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We have an old Westinghouse Forced Air Furnace (model FGUB137EG). It's been working fine, with the occasional pilot lighting issues since we moved in 6 years ago. We've been thinking about adding central air conditioning with a heat pump and part of the upgrade would be replacing the furnace, with a new variable blower furnace.

I am trying my best to figure out IF we would save on energy - and heating cost - with the new setup in winters. We are in NYS and the furnace definitely gets its use. Anyway, according to the furnace plate, it's "INPUT BTU/H" is 137,500 and the "BONNET CAP BTU/H" is 110,000. Does that make it this a 110,000 BTU furnace with 80% efficiency?

We would be switching to a 96-98% efficient 100,000 BTU furnace with variable or 2-speed blower, along with a 4-ton 24-SEER heat pump. The cost of the everything is coming to around $13K (including labor), in case you can comment on that as well.

  • If you see a 10 or 15% improvement in efficiency, how many years will it take to recoup 13k? A simple analysis... But don’t forget the extra use of the new one as you will then have energy use for heating and cooling... – Solar Mike Aug 22 at 7:01
  • @SolarMike, the $13K includes the heat pump / central AC, which we currently don't have. – 0pt1m1z3 Aug 22 at 12:49
  • So how does that change what I told you? – Solar Mike Aug 22 at 12:52
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What is “old” a 20 year old system may have the same specs or close.

The serial # can help find the date but if it has an open combustion chamber your efficiency will improve.

As far as pay back that really never happens I say this because by the time even a 10% increase in efficiency you save $10, $20 per month by the time it pays back its time to replace it again ,,, how could that be? you don’t need heat half of the year watch the sales scams that throw in 12 months of savings.

I tell my friends the way to look at it if you have a 30-40 or 50 year old system is it may be getting close to the end of its life and proactive replacement makes sense. And is usually less expensive (most all furnace failures happen when it is cold that makes sense) having the system installed off peak heat or cold is when the contractors are hungry for business and if you shop around you get a better price. But prices go up in the peak heat and cold times because they can get it.

You would like to add AC /heat pump. To your system so if it is a truly old system that you would gain efficiency that makes sense but trying to justify based on payback in reality is a shell game , what you gain in comfort is the main thing because adding AC your annual cost of heating/cooling usually goes up but the home is more comfortable throughout.

If you do get a ac/heat pump that makes sense to me. a high end thermostat that can use the outside temp and select the cheapest heating method may increase your savings on heating when it’s not as cold outside. Again it takes a long time to pay for bells and whistles like that but it is also greener in the long run.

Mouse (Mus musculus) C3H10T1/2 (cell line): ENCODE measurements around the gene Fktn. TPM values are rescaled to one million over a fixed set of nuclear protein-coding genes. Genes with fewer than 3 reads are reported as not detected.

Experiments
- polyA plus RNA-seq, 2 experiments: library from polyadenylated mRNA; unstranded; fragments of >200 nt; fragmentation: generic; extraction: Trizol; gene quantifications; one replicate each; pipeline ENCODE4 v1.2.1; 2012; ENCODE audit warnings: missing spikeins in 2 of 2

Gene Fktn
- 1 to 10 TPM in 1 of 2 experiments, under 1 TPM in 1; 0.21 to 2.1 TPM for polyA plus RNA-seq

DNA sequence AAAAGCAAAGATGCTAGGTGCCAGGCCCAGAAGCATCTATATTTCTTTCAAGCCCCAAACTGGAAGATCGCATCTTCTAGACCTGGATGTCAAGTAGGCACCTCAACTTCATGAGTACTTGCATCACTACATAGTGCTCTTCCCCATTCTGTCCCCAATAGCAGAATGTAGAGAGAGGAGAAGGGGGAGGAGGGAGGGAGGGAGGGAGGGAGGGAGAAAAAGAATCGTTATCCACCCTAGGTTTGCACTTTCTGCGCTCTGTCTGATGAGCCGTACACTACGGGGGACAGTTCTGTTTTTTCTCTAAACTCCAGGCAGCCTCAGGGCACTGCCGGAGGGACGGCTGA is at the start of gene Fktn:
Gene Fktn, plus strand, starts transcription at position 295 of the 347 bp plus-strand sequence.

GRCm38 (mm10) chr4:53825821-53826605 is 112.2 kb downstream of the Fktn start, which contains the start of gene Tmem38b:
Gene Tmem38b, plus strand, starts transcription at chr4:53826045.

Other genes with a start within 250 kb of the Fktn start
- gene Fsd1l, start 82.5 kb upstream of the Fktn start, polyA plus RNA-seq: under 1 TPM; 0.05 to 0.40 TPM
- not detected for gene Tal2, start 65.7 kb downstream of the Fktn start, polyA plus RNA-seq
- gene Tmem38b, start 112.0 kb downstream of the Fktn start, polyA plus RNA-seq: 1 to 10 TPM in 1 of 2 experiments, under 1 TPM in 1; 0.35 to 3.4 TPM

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  • Thanks! Yes, the major motivator is the comfort, and part of the cost is adding registers in the basement which currently has none. Yes, we are getting a system that monitors outside temp and according to the company switches to the gas furnace when outside temps go below 35 degree (and that happens every year for us in NY!). What I am very interested in knowing (and I will ask the sales person), is if we are able to switch between the furnace or the heat pump for heating at a whim, granted temps are above 35. The reason being is variable electricity and gas costs. – 0pt1m1z3 Aug 23 at 13:07
  • Most thermostats that have that feature can toggle the primary heat source. – Ed Beal Aug 23 at 15:36
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Yes, you have calculated the efficiency correctly. Note that since 1980, all furnaces in the USA have been required to have an efficiency of 80% or better.

The new unit has an efficiency in line with what is now common in the market, 96-98% efficiency.

So the question of whether or not this is a good idea financially cannot be answered with the information provided. You need to know the cost of the fuel or electricity for the old unit and how much it used. Then you need to calculate the cost of fuel/electricity for the new unit and estimate how much it will be used.

Generally the company trying to sell you the new system should be able to make some estimates for you and help you understand your payback period. If they can't or won't, then keep shopping.

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  • I guess I need them to separate the quote between the furnace and the evaporator coil & heat pump. The rub maybe that installating both together likely has lower labor costs VS installing the furnace now and the AC / heat pump later. – 0pt1m1z3 Aug 22 at 12:46

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